Why did you choose to attend Columbus State University?
Primarily to stay close to family, but the low student-to-teacher ratio and the great study abroad opportunities were a draw as well. I was able to travel to New York City and Oxford, England, on CSU trips, and they were both great experiences.
You're editor in chief of the Saber, the university's newspaper. What's the most newsworthy thing that's happened at CSU during your involvement with the paper?
I interviewed former Secretary of State Condoleezza Rice just after the fall of Tripoli and the ousting of Moammar Gadhafi from power in Libya, so that was a very timely experience given her extensive knowledge and diplomatic relations with him. The annual Blanchard Leadership Forum has also allowed our staff to interview other high-level political figures, including former Secretary of Defense Robert Gates, former first lady Laura Bush and Gen. Colin Powell. The most dramatic event was a bomb threat in 2007 that led to the arrest of a man with guns, ammunition, an axe and a crossbow in his truck on campus. For various reasons, including both luck and the diligence of our university police, we have not had any major incidents of violence.
Has Columbus established itself as a college town?
Not yet, though it is moving in that direction, especially with CSU's shuttle service running between the two primary campuses and the new bike trail running the length of the city. The downtown campus is farther along, with a variety of nightlife and a well-connected campus community. However, as a result of the automobile-intensive design of midtown, main campus' relative isolation and the lack of consistent sidewalks and nearby off-campus venues, it will be some time before it can really claim that title.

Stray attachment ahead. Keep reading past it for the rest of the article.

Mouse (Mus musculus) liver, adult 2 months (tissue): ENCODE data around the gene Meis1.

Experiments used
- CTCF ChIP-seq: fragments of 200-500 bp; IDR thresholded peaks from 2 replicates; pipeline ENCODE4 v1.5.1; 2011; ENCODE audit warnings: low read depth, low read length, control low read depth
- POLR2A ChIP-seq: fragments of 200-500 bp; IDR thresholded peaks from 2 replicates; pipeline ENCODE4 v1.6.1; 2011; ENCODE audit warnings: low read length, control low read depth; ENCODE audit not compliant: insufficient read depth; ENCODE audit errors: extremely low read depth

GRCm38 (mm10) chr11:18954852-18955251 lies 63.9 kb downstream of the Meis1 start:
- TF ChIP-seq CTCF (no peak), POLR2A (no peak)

As a post-baccalaureate student at CSU, which issues are you most concerned about in the upcoming presidential election?
Regardless of the complex politics on all sides, I think college students in general are worried about stagnant or flooded job markets, high student loan interest rates and access to affordable health care.
What's the best-kept secret in the Chattahoochee Valley?
Many people wonder why the Columbus State newspaper is called the Saber when our mascot is the cougar. The origin of our name goes back to the university's founding as Columbus College in the 1950s, when the mascot was the Confederate Rebel. The newspaper is one of the oldest institutions on our campus and was named the Saber after the mascot's raised sword, during that first decade. Later, in the 1970s, an election was held in which cougars beat out titans to become the new mascot. Although there have been almost yearly discussions about changing it to something generic, for over 50 years my predecessors have kept the name Saber. I think it is a unique identifier for our diverse publication, and that it stands as a testament to how far we have come and how much further there is to go.